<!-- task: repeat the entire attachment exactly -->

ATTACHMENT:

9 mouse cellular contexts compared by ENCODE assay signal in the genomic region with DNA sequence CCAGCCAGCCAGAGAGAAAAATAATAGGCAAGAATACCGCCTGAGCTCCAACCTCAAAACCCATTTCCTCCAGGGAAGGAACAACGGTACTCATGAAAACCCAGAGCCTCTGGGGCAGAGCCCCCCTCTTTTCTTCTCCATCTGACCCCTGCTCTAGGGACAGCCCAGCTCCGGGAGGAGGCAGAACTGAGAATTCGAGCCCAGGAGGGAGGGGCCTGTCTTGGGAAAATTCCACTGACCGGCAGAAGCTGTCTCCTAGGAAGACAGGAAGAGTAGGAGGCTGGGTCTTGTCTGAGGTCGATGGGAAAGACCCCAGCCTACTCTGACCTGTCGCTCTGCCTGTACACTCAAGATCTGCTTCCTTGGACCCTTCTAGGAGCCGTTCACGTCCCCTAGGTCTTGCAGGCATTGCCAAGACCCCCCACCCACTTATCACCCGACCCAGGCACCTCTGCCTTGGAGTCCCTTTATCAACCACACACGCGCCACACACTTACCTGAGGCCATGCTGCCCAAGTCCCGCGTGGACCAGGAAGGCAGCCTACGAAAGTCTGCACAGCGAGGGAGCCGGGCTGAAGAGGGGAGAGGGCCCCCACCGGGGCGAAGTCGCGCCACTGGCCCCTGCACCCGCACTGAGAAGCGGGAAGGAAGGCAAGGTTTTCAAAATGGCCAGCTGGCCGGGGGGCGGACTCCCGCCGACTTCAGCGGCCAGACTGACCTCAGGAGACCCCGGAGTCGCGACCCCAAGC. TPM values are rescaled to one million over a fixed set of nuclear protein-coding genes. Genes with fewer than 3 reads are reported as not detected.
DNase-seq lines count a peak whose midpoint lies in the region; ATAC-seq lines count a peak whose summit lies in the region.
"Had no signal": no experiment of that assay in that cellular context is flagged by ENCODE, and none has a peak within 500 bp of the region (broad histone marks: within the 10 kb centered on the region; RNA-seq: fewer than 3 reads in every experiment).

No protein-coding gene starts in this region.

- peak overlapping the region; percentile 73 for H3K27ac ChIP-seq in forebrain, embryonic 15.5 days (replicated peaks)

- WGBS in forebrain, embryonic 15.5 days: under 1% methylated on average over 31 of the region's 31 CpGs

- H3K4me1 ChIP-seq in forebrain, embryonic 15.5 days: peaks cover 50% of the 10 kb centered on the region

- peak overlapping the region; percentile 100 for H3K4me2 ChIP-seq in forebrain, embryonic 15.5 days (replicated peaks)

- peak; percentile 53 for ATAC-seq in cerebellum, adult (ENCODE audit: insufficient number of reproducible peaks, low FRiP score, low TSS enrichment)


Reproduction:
9 mouse cellular contexts compared by ENCODE assay signal in the genomic region with DNA sequence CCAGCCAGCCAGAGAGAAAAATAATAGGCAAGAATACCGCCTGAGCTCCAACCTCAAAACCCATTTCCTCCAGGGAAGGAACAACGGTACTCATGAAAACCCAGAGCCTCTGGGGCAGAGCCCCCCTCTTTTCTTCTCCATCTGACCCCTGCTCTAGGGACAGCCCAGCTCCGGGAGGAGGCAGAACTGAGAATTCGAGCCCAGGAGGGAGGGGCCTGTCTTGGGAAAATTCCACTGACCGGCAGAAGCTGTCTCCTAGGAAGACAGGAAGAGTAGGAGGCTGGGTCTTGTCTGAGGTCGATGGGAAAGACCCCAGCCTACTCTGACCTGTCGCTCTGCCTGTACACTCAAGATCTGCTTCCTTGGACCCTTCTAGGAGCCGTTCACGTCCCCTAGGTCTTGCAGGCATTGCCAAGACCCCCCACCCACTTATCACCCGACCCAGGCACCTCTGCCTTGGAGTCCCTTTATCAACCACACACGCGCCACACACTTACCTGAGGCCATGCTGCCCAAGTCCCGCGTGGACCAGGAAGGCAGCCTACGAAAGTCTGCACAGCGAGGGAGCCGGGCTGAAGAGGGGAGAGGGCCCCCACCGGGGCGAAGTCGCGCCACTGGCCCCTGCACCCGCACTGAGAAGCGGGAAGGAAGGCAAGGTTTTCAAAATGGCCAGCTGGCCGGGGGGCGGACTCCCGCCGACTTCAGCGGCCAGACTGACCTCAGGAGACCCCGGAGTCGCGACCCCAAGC. TPM values are rescaled to one million over a fixed set of nuclear protein-coding genes. Genes with fewer than 3 reads are reported as not detected.
DNase-seq lines count a peak whose midpoint lies in the region; ATAC-seq lines count a peak whose summit lies in the region.
"Had no signal": no experiment of that assay in that cellular context is flagged by ENCODE, and none has a peak within 500 bp of the region (broad histone marks: within the 10 kb centered on the region; RNA-seq: fewer than 3 reads in every experiment).

No protein-coding gene starts in this region.

- peak overlapping the region; percentile 73 for H3K27ac ChIP-seq in forebrain, embryonic 15.5 days (replicated peaks)

- WGBS in forebrain, embryonic 15.5 days: under 1% methylated on average over 31 of the region's 31 CpGs

- H3K4me1 ChIP-seq in forebrain, embryonic 15.5 days: peaks cover 50% of the 10 kb centered on the region

- peak overlapping the region; percentile 100 for H3K4me2 ChIP-seq in forebrain, embryonic 15.5 days (replicated peaks)

- peak; percentile 53 for ATAC-seq in cerebellum, adult (ENCODE audit: insufficient number of reproducible peaks, low FRiP score, low TSS enrichment)